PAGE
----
Jenny Willott: Labour’s back-to-work policies won’t work

The Lib Dems agree with the Labour Government that there should be more private and voluntary sector involvement in back-to-work support, but the Government’s proposed model – the ‘right to bid’ – will not put the individual at the centre of employment services.

The Government will negotiate central contracts with providers, setting one-size-fits-all time limits for jobseekers to take up a job or face benefit cuts. Voluntary sector organisations, who are often very effective at getting disadvantaged groups back into work, will not be able to afford to bid speculatively for the contracts, which is such a waste.

Not only could this stifle innovation, but crude payment by results could cherry-pick those easiest to help, leaving behind those who need the most support. What’s more, in an economic downturn, it is quite possible that companies who win contracts find them unprofitable or go bust, leaving us with rising unemployment and little state provision to fall back on.

After a year out of work, a jobseeker will have to do work experience. But if they are illiterate, unqualified or massively lacking self-confidence, why wait a year? The Government is not best placed to judge an individual’s needs. We should give JobCentre Plus staff the discretion to decide who needs intensive support at a much earlier stage.

The Government finally agrees with us that the benefits system is too complicated. But their timid and vague simplification proposals suggest this could be shelved once again. Introducing a Single Working Age Benefit would drastically simplify the system, improve the take-up of benefits, reduce fraud and error and get rid of disincentives to work.

And this leads to the final glaring flaw in the proposals – the assumption that work is the best route out of poverty. For the majority, it is. But our complex benefits and tax credits system can leave people worse off when they do get a job. Last year, for the first time, there were more children in poverty with a working parent than with no parent in work. Delaying benefits simplification and excluding tax credits from reforms shows the Government has no answer to this problem.

* Jenny Willott MP is the Lib Dems’ Shadow Secretary of State for Work and Pensions.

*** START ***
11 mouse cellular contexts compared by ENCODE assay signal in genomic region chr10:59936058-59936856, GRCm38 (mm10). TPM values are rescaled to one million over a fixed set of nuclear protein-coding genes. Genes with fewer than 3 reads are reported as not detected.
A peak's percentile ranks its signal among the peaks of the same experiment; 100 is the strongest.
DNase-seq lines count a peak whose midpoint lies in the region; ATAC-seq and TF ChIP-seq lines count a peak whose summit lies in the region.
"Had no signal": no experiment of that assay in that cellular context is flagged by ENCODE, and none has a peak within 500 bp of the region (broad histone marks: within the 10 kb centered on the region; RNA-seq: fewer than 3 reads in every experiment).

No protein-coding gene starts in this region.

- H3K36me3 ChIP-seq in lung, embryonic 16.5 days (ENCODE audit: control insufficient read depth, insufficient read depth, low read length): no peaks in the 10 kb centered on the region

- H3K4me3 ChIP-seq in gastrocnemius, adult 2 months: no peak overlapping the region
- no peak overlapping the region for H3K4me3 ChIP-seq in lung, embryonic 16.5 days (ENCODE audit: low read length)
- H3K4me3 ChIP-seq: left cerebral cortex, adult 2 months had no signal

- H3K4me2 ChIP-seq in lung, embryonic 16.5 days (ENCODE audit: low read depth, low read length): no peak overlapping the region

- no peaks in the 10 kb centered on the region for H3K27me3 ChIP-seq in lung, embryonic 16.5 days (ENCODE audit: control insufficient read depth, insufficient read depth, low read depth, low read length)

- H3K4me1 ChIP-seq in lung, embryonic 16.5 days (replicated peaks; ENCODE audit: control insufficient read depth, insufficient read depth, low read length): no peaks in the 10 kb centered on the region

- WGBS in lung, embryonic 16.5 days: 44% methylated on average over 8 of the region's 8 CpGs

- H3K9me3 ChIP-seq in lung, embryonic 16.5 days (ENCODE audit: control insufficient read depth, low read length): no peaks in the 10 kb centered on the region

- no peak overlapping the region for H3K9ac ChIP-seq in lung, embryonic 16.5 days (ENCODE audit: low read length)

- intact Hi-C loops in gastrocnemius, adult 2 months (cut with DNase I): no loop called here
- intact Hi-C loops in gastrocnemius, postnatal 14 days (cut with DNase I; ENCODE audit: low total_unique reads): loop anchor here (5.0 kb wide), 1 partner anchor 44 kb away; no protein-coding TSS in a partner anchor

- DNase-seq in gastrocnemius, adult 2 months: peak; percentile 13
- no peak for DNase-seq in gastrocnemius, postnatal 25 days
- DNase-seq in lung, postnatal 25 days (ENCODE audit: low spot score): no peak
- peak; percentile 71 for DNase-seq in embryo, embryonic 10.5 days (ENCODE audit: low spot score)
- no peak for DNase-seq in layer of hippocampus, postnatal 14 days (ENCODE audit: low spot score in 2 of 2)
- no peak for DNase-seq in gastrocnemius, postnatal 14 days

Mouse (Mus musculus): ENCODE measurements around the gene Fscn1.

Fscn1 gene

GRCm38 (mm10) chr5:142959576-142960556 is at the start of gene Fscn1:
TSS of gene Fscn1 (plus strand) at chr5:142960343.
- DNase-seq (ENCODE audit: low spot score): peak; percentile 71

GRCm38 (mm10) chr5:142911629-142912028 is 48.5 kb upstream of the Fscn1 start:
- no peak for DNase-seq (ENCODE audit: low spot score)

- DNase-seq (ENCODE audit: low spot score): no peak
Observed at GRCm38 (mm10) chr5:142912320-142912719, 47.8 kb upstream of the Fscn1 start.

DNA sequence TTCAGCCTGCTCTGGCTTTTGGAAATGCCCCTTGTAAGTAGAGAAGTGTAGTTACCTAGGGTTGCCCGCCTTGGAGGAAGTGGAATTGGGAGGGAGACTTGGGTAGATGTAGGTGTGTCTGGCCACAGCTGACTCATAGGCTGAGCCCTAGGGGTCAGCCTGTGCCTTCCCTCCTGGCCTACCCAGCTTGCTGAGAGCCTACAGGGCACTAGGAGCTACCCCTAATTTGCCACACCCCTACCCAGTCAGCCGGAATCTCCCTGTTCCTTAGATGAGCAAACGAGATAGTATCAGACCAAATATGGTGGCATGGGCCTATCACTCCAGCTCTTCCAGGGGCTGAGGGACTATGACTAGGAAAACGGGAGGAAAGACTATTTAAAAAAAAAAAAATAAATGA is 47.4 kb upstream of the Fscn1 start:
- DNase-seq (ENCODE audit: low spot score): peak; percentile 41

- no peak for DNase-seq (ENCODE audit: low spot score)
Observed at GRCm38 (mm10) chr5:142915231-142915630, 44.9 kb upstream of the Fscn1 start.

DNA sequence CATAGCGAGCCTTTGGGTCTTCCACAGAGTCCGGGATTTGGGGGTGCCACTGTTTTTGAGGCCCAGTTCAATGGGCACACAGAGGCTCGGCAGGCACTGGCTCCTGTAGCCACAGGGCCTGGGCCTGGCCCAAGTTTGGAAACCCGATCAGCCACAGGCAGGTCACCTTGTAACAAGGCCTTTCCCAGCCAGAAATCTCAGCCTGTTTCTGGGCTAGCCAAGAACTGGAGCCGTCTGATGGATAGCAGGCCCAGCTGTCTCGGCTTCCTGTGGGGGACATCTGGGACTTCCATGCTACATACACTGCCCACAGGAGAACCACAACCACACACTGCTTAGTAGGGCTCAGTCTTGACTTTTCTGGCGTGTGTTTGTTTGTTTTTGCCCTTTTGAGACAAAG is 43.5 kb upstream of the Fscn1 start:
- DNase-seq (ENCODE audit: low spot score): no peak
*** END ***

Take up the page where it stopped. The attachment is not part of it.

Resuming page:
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This entry was posted in Op-eds and Party policy and internal matters.
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6 Comments

  • Good article, the last paragraph was the best. But what is a single working age benefit?

  • Grammar Police 11th Aug '08 - 9:26pm

    Of course, one way to ensure that people who work are better off *in work* than on benefits, is to stop this nonsense of tax credits – where you pay the tax and get it back in benefits – and to reduce taxation on low and middle earners and allow people to keep more of the money they earn . . .

  • Andrew Duffield 11th Aug '08 - 9:53pm

    Promising stuff! Perhaps the Liberal merit of a universal, non-means tested Citizen’s Income hasn’t been forgotten?

    C’mon Jenny – you could eradicate that big-state administrative apparatus (saving a fortune in the process), eliminate all those poverty traps that discourage work and finally end the arbitrary, inefficient and insulting “age of retirement”.

    We already support a Citizen’s Pension. It just needs extending to the rest of the population in lieu of the morass of benefits, tax allowances and bureaucracy you so rightly condemn.

    Keep at it!

  • “What you often find is people being forced into unsuitable work experience which can have a real detrimental effect on confidence and well being.”

    As a member of the long term unemployed I couldn’t disagree more.
    I would positively welcome any work experience and I believe being unemployed and largely inactive has far greater effects on confidence, self-esteem and well being .

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